Advertisement

Big Zuu: My relationship with faith was up and down at time of Mecca pilgrimage

TV chef and rapper Big Zuu has said his first visit to Mecca, the holiest city in Islam, for a new documentary came at a time in his life when his relationship to his faith was “up and down.”

The TV star, 28, real name Zuhair Hassan, was born and raised in London with a mother from Sierra Leone and a father from Lebanon, and said he did not grow up following all the rules of Islam.

In the programme he performs a pilgrimage, called Umrah in Islam, during the holy month of Ramadan and found it a profoundly affecting experience.

He said: “It was really emotional, I learned a lot about myself and it was something that I feel like I needed in life.”

He added: “I decided to do the documentary for a combination of things. It was at a time in my life where my relationship with my faith was very up and down.

“So I think exploring that was something I wanted to be able to do. You really see me change over the course of the documentary and that was a real life change, I still carry that with me to this day.

“I’m very lucky that such a poignant moment in my life was able to be captured. I hope it will inspire others.

“There’s definitely been a big change in terms of my spirituality since the pilgrimage. I think it made me become closer to God. Sometimes with the parameters of religion, you don’t understand it until you go through it.

“I didn’t grow up following all the rules of Islam, I didn’t follow every single strict regimen that you were supposed to do. So going through the steps required to perform Umrah and the discipline it gave me, that is what I loved the most about it.”

However, the chef said there were challenges along the way, including the requirement to cut his hair.

He said: “Cutting my hair was definitely the number one challenge in my mind.

“What it taught me was that vanity is such a real thing because I cared so much about my Ihram (the spiritual clothing worn on pilgrimage) and cutting my hair.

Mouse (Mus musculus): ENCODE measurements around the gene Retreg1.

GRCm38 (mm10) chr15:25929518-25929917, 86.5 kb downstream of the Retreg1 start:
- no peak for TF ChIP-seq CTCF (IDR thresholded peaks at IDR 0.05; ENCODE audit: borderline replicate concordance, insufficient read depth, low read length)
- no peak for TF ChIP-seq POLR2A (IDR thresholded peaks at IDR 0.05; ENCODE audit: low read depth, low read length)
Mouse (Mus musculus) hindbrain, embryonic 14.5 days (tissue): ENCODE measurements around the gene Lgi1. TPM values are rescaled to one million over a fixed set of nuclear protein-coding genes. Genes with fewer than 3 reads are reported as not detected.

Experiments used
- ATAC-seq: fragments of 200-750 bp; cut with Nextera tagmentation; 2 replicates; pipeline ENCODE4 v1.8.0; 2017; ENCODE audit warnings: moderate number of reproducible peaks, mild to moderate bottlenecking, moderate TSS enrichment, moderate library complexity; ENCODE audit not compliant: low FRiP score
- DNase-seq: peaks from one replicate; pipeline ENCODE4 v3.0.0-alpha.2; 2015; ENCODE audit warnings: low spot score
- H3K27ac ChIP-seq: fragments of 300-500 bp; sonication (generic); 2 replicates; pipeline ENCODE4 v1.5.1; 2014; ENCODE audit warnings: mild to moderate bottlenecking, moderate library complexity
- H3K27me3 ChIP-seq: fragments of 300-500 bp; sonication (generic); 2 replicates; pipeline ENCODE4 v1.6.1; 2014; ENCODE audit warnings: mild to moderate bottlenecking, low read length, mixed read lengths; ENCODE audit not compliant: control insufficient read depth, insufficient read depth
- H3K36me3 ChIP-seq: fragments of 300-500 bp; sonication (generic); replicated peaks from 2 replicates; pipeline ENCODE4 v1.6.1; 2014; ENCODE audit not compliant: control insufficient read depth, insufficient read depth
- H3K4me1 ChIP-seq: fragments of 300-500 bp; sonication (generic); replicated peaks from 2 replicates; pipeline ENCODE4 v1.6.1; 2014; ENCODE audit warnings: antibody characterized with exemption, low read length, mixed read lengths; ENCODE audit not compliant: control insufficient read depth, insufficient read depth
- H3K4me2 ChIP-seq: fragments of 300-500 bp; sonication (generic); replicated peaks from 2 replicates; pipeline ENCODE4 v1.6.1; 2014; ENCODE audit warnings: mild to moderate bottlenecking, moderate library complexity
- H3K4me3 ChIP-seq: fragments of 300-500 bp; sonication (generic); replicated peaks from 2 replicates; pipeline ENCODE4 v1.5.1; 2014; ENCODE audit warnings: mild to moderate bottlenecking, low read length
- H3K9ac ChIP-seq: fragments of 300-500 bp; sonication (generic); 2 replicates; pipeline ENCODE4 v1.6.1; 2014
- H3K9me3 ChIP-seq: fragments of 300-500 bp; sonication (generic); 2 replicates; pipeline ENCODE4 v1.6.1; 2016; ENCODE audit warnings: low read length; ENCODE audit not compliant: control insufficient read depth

“Those are the two things I should care about the least. I’m so used to focusing on my image and how I look.

“I’m a humble person but I like to look nice. So in that moment I was thinking ‘is my towel going to fall down, is my head going to look mad when I cut my hair?’

“All of these things were going through my mind and when I got there and those are the most minor things.

“My hair is my power. Especially as a black man, your hair is your power, and I had to let go of that identity and realise that I’m doing this for a higher purpose.

“I’m cutting my hair to show that I am one with everyone. We’re all the same.”

Big Zuu said he hopes the documentary will shed light on different perspectives on religion in society.

He said: “Especially in the public eye or in broadcasting, I feel like sometimes, when you think of Islam, you think of a Sheikh in religious clothing who is very humble.

“And that definitely represents a part of Islam but it comes in different shapes and sizes – different people, different ideologies, there are so many different sides to it. I feel like it’s good to have that representation.

“With my being in the music and entertainment world, you might not associate Islam with me. And I think what was good about doing this documentary is that people might be able to look at me in a different light.”

Big Zuu Goes To Mecca will air on Sunday April 14 at 9pm on BBC Two and iPlayer.